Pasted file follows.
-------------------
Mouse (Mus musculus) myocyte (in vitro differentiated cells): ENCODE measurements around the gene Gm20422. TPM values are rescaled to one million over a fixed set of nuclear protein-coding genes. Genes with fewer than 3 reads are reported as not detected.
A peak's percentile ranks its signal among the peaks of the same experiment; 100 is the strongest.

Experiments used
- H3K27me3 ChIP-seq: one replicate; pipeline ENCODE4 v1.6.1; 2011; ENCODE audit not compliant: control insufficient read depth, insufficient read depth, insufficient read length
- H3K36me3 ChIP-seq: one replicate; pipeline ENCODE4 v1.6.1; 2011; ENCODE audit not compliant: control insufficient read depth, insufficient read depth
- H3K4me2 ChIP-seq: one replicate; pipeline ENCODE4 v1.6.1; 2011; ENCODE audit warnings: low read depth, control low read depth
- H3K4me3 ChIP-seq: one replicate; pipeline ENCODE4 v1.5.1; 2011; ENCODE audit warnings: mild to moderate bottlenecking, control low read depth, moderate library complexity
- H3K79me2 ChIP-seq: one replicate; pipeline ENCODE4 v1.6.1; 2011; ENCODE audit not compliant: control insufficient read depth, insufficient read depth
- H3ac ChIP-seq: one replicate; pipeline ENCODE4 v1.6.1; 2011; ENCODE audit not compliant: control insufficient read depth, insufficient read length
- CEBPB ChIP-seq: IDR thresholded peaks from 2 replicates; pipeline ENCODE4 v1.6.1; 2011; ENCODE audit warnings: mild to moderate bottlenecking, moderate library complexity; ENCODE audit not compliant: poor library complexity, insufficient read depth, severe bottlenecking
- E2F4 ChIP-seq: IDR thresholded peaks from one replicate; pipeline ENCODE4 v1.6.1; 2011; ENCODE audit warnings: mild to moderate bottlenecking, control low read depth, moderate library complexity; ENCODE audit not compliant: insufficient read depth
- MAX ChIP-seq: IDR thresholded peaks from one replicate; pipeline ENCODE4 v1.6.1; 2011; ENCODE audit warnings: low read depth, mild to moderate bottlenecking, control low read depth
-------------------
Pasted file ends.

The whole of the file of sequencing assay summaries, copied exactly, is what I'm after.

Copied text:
Mouse (Mus musculus) myocyte (in vitro differentiated cells): ENCODE measurements around the gene Gm20422. TPM values are rescaled to one million over a fixed set of nuclear protein-coding genes. Genes with fewer than 3 reads are reported as not detected.
A peak's percentile ranks its signal among the peaks of the same experiment; 100 is the strongest.

Experiments used
- H3K27me3 ChIP-seq: one replicate; pipeline ENCODE4 v1.6.1; 2011; ENCODE audit not compliant: control insufficient read depth, insufficient read depth, insufficient read length
- H3K36me3 ChIP-seq: one replicate; pipeline ENCODE4 v1.6.1; 2011; ENCODE audit not compliant: control insufficient read depth, insufficient read depth
- H3K4me2 ChIP-seq: one replicate; pipeline ENCODE4 v1.6.1; 2011; ENCODE audit warnings: low read depth, control low read depth
- H3K4me3 ChIP-seq: one replicate; pipeline ENCODE4 v1.5.1; 2011; ENCODE audit warnings: mild to moderate bottlenecking, control low read depth, moderate library complexity
- H3K79me2 ChIP-seq: one replicate; pipeline ENCODE4 v1.6.1; 2011; ENCODE audit not compliant: control insufficient read depth, insufficient read depth
- H3ac ChIP-seq: one replicate; pipeline ENCODE4 v1.6.1; 2011; ENCODE audit not compliant: control insufficient read depth, insufficient read length
- CEBPB ChIP-seq: IDR thresholded peaks from 2 replicates; pipeline ENCODE4 v1.6.1; 2011; ENCODE audit warnings: mild to moderate bottlenecking, moderate library complexity; ENCODE audit not compliant: poor library complexity, insufficient read depth, severe bottlenecking
- E2F4 ChIP-seq: IDR thresholded peaks from one replicate; pipeline ENCODE4 v1.6.1; 2011; ENCODE audit warnings: mild to moderate bottlenecking, control low read depth, moderate library complexity; ENCODE audit not compliant: insufficient read depth
- MAX ChIP-seq: IDR thresholded peaks from one replicate; pipeline ENCODE4 v1.6.1; 2011; ENCODE audit warnings: low read depth, mild to moderate bottlenecking, control low read depth